Posts Tagged ‘death’

Mourning a fictional character

Last night, I watched the season finale of the FX series Sons of Anarchy. And by the end of it I felt not only emotionally devastated, but deeply traumatized.

If you haven’t watched the series, know this before you dismiss it out of hand: It is, in many ways, a complex exploration of the story and themes of Shakespeare’s acclaimed play Hamlet (with grim intimations of the Scottish play) — an interpretation more intricate and unforgiving than any I have ever seen — all rendered in modern dress on motorcycles.

Given those starting parallels, which I’ve perceived ever since the pilot episode, I should have seen this season’s finale coming a mile away. But I didn’t. I refused to believe the show would go there. I couldn’t dare to let myself imagine that such horrors would be visited upon such a core character of the series, or that such a beloved and central figure of the series would meet so horrific and grisly an end.

Consequently, I went to bed last night haunted by the death of a character I had come to love, one with whom I had learned to empathize. Someone I was rooting for, even in the darkest moments. I realized as I closed my eyes that, despite all my efforts to purge myself of the memory of that character’s violent and gruesome demise, I couldn’t stop seeing it. It replayed in my mind’s eye whenever I closed my eyes, like some Hollywood cliché.

I realized I’m in shock. I’m grieving for a fictional character. The tragic end of someone who never existed outside of a realm of shared imagination has nearly reduced me to tears.

The actor is alive and well, unharmed, and no doubt already under contract to star in some new series next season. But still I’m haunted; my gut twists as I relive that fictional person’s last moments and I rage against the waste of it, the injustice of it, the stupidity of it. Part of me still can’t believe it. I’m actually in denial.

And that’s how I know that showrunner/creator Kurt Sutter is a fucking genius, and his writing and production staff is clearly among the best in the business.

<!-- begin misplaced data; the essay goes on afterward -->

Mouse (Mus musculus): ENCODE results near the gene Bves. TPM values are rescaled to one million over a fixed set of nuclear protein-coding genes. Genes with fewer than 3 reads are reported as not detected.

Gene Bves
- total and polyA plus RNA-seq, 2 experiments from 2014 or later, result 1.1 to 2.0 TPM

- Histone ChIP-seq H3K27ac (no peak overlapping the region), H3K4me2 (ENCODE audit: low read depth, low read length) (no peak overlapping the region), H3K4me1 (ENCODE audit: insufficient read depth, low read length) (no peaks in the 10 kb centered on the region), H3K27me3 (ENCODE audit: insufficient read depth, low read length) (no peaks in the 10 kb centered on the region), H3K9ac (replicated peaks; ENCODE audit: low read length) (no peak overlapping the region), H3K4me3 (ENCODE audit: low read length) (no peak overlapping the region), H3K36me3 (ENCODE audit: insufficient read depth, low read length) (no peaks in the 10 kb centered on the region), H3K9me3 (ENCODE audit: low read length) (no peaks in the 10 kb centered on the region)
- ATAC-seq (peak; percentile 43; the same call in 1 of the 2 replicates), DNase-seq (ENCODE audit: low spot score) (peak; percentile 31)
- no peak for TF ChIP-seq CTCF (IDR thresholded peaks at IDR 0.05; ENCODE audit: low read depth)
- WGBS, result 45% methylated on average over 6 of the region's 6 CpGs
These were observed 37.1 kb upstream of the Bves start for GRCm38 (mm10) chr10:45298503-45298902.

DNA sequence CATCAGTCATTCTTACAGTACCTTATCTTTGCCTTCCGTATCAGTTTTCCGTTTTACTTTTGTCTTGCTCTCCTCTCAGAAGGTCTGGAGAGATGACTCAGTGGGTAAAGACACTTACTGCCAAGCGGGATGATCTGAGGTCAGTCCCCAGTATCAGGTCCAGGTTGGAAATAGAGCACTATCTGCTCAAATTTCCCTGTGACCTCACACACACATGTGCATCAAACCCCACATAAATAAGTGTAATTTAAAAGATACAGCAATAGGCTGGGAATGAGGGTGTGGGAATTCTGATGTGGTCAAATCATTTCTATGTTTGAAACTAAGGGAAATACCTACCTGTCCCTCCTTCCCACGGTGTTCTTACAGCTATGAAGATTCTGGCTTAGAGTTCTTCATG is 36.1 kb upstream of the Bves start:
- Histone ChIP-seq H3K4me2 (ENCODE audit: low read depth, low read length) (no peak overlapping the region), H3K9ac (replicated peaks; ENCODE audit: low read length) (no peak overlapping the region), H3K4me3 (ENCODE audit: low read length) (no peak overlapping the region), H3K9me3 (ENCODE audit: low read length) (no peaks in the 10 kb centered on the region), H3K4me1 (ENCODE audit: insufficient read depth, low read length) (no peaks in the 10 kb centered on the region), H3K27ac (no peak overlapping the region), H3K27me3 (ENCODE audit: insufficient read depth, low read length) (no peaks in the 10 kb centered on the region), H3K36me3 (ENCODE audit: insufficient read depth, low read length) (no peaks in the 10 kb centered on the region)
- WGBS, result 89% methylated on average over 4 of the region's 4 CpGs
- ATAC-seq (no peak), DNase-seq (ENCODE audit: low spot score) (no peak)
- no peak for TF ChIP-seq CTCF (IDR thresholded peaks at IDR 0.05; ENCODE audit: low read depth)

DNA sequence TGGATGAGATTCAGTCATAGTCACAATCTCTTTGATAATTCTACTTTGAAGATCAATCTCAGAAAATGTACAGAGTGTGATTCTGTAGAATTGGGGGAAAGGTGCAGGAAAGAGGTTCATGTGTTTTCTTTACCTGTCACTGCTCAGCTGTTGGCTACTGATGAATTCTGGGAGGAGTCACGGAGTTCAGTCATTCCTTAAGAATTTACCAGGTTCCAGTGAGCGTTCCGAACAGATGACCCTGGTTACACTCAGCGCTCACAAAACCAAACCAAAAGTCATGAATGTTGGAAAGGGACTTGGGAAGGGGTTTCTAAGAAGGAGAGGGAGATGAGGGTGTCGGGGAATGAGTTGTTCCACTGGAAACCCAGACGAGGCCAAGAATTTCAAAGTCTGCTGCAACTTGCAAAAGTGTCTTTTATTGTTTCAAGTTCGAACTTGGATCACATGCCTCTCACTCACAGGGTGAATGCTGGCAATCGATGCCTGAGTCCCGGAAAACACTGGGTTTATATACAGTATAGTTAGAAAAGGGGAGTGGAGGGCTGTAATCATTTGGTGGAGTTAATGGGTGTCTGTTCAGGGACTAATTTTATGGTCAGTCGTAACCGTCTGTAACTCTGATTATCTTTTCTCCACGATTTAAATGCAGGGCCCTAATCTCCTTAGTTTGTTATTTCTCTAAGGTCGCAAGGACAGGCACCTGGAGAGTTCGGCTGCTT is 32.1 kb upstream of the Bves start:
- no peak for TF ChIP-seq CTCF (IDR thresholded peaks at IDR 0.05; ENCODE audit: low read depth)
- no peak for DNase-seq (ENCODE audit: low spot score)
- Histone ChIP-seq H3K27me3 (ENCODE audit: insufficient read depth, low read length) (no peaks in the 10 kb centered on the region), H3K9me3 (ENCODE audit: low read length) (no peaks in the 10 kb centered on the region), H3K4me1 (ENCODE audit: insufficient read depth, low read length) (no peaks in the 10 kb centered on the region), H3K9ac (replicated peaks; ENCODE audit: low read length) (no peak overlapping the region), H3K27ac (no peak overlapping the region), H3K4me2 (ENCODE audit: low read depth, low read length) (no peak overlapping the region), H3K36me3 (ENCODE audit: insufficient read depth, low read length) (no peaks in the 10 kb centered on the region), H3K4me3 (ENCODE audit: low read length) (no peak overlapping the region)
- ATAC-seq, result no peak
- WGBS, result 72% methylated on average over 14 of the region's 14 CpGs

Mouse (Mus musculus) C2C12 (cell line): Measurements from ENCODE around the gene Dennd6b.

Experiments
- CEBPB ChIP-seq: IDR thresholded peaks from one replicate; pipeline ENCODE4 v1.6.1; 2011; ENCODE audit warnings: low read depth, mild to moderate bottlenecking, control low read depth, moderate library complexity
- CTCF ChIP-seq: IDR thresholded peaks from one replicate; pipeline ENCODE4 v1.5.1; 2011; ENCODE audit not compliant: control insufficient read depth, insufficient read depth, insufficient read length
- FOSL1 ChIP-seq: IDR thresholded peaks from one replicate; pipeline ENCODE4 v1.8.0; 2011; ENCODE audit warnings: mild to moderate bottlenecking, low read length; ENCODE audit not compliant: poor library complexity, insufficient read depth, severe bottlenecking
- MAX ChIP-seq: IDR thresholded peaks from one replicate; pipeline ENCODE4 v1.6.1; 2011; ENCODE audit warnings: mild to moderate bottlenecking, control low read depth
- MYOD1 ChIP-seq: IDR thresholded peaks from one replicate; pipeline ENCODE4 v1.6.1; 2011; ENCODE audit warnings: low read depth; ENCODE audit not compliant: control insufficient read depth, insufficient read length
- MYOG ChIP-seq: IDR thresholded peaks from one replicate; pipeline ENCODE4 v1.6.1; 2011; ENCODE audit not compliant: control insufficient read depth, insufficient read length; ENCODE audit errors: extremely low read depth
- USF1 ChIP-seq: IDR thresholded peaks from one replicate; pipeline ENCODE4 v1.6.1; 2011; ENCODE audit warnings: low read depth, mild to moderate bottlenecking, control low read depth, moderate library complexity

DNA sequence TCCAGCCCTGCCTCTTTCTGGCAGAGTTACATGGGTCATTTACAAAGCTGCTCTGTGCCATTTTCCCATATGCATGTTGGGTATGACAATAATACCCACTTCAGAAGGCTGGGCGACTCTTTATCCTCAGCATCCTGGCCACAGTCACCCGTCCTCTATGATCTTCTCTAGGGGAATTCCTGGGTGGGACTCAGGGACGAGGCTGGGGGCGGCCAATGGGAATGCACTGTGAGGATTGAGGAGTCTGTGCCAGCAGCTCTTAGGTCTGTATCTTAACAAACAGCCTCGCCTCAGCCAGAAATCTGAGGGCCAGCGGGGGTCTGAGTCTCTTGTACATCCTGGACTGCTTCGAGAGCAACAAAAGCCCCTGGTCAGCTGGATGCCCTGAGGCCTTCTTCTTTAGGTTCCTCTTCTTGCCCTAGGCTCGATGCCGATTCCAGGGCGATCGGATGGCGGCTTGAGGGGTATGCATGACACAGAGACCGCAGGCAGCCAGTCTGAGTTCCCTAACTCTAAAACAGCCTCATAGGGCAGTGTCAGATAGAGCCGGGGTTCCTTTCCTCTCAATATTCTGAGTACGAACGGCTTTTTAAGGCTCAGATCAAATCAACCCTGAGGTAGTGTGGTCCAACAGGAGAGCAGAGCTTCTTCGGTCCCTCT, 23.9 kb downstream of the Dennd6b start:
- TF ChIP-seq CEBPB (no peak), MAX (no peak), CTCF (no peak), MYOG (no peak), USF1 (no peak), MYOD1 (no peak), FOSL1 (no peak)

It also makes me fear for the end of the series. Now that I see this horror was unavoidable, that the parallels to Hamlet and the Scottish play demanded this moment transpire by some means — and when I factor in that the show’s rendering ripped my heart out far more than Shakespeare’s ever did — I now realize what the series finale must have in store. And it’s not going to be good. Not for anyone. If Sons of Anarchy plays out as I now fear it will, it might very well become the most unflinching, gut-wrenching, long-form tragedy ever produced on television.

Time will tell. But until then, I will continue to reel from the blow the show dealt me last night.

“Defend me friends. I am but hurt.”

A hard couple of days, months, years, lives

Sometimes things happen in life that, if you saw them in a movie, you'd throw your refreshments at the screen.

Several years ago, a friend of mine from high school died of a heroin overdose, and his funeral, by coincidence, fell on my 30th birthday. At the time — this was in the days before 40 was the new 30 and charcoal was the new black — it seemed so cliché that on a day which in popular culture was meant to symbolize the end of youth and the irreversible plunge into adulthood, I was burying a boyhood friend. Had I written such a scene from my imagination, I would have thrown it away as utterly unbelievable.

But there it was, happening to me.

A few months ago, David Honigsberg, a dear friend of mine who was also my rabbi and the co-officiant of my wedding to Kara just a few years earlier, died of a sudden massive heart attack. He was only 48 years old and had appeared to be the very picture of enviable health. His absence continues to feel, by turns, unreal to me and then like a deep wound. But by horrid chance, his funeral fell on the day of my wife's birthday (thankfully not her 30th), so that gruesome coincidence is now something that we have in common.

Again, if I was scripting my life, I would have uncapped a red pen at that point and gone to work.

Yesterday, in the early hours of the morning while much of New York City slumbered, a sweet and talented young woman named Sandra Jimenez passed away of cancer. Only a few hours earlier, my friend and hermano Randy had married her in a private bedside service, a final testament to the heroic love and devotion he showed as he supported her months-long fight against this swift and tragic illness. His faith in her, his love for her, and his hope for a remission never faltered. If you want to know what courage looks like, this is it.

Would it be believable if you saw it in a movie? Who gives a shit? That's not the point. It's life. That's the point.